Today at work, I needed to come up with a regular expression that, given an xpath expression for a node, would return the xpath for that node’s parent. Originally, I wasn’t using regular expressions at all, but was just getting the substring of the xpath up to the index of the last occurrence of /. This works fine, so long as the xpath expression doesn’t contain any conditionals that contain a /, but what if you want to get the parent xpath from something like this:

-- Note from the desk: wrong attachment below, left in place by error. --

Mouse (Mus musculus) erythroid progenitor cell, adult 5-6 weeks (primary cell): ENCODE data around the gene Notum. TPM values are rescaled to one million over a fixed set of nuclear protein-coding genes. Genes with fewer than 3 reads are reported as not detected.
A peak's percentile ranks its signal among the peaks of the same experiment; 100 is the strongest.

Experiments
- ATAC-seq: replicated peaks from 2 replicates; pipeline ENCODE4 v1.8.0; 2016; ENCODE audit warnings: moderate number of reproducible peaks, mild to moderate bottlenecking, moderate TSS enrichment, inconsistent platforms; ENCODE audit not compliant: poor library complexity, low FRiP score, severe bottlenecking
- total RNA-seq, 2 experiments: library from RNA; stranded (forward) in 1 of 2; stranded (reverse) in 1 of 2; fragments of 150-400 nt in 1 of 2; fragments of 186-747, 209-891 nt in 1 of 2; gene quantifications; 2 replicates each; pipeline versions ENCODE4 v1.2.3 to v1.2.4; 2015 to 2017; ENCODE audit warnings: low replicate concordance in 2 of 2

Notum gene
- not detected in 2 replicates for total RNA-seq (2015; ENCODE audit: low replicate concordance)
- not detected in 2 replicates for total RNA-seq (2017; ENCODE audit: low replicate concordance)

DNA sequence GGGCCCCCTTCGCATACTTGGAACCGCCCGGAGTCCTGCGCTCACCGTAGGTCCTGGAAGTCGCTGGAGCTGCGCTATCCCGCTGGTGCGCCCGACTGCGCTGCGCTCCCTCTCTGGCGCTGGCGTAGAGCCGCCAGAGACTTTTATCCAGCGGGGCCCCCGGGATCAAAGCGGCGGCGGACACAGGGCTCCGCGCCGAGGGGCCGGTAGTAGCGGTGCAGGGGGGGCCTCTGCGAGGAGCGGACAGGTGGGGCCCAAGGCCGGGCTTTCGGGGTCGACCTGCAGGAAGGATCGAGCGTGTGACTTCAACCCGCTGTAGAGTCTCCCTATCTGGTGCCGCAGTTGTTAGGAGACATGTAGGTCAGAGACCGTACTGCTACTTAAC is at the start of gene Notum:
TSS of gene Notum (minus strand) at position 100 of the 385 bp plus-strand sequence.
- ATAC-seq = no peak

/a/b[@x='/1/2/3']/c[@y='/4/5/6']

If the substring approach is used, /a/b[@x='/1/2/3']/c[@y='/4/5 is returned instead of /a/b[@x='/1/2/3']! Hence the need for a regular expression.

I did some hacking around (as it turns out I was approaching things from the wrong point of view at first), did a few fruitless google searches, and finally gave up searching on regexlib.com.

Finally, I figured it out all on my own after an “aha!” moment of clarity.

^.+(?=(?<!\[[^\]]*)/)

Behold! What this is doing is a greedy match of any character up to but not including a / that follows a [ without a ] in between. I hope this will help somebody down the road who has a similar problem to solve.